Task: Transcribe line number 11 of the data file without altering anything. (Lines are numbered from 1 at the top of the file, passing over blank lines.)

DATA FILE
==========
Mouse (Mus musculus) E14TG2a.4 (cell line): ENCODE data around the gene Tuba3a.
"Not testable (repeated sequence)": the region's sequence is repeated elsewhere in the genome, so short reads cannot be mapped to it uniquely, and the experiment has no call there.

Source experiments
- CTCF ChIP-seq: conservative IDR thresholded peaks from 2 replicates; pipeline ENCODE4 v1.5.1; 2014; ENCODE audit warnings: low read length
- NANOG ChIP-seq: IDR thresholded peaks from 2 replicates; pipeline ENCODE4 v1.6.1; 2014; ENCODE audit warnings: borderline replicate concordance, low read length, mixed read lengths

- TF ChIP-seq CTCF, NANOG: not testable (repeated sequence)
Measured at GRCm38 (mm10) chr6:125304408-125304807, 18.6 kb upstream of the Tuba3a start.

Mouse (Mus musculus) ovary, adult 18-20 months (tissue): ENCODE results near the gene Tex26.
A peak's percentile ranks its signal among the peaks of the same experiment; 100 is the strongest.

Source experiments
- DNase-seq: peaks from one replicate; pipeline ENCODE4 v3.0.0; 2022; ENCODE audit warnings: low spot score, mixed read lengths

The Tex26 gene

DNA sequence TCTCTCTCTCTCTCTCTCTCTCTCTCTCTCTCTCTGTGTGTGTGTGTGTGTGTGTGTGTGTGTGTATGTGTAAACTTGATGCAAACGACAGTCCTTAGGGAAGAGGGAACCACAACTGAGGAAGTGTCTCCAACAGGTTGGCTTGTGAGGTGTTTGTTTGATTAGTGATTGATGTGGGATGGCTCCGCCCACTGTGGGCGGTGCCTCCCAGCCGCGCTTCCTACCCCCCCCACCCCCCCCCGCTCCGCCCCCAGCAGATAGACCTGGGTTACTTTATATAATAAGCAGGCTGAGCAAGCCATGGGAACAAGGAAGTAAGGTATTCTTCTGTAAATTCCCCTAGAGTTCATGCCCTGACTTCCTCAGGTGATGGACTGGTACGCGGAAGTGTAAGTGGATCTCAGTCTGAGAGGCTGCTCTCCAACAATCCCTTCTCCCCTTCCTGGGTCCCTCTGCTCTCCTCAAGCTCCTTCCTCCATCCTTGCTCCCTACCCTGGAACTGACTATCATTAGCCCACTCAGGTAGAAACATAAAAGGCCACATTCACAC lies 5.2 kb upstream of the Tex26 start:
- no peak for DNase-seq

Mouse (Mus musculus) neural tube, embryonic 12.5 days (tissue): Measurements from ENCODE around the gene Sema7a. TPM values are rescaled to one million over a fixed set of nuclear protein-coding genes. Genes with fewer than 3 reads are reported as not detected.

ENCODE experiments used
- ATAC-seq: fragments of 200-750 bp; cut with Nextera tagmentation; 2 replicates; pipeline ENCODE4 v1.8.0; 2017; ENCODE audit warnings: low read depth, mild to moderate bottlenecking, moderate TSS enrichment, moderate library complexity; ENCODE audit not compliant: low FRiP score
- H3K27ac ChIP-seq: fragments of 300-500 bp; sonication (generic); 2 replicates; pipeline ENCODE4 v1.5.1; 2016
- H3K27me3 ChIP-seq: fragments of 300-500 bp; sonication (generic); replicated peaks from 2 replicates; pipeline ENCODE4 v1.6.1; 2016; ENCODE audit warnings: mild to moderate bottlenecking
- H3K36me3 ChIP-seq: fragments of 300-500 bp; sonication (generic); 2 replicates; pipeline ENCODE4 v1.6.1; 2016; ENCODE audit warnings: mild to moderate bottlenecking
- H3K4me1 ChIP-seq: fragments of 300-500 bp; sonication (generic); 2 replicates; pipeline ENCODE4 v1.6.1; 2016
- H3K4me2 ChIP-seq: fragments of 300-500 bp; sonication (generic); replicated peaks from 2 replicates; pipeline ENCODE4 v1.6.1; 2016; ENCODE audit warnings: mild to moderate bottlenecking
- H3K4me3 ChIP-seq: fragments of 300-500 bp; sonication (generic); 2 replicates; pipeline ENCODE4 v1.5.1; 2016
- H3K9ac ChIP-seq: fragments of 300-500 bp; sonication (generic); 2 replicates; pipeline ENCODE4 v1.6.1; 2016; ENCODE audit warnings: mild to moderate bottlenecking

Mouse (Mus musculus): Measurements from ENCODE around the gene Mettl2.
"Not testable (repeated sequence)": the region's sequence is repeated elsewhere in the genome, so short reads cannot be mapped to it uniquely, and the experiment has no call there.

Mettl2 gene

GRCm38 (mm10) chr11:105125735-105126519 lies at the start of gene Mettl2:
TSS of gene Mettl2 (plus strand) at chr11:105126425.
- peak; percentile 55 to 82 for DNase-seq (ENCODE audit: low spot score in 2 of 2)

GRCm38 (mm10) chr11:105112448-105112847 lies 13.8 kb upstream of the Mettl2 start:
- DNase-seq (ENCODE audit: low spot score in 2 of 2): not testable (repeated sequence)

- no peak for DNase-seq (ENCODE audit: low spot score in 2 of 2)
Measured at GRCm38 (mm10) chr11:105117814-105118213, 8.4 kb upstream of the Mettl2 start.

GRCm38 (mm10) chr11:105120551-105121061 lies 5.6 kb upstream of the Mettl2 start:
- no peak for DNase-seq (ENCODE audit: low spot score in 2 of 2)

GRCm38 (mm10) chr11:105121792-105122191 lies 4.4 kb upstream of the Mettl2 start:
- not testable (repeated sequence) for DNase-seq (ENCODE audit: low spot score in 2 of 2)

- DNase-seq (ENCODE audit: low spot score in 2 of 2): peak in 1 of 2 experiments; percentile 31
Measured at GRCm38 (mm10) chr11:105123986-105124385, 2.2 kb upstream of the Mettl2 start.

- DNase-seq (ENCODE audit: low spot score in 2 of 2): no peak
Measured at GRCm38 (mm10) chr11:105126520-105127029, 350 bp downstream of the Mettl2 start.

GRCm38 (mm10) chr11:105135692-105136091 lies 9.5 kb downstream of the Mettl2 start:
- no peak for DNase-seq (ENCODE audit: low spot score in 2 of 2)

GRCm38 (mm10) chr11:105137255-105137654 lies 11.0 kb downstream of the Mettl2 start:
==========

- DNase-seq: peaks from one replicate; pipeline ENCODE4 v3.0.0; 2022; ENCODE audit warnings: low spot score, mixed read lengths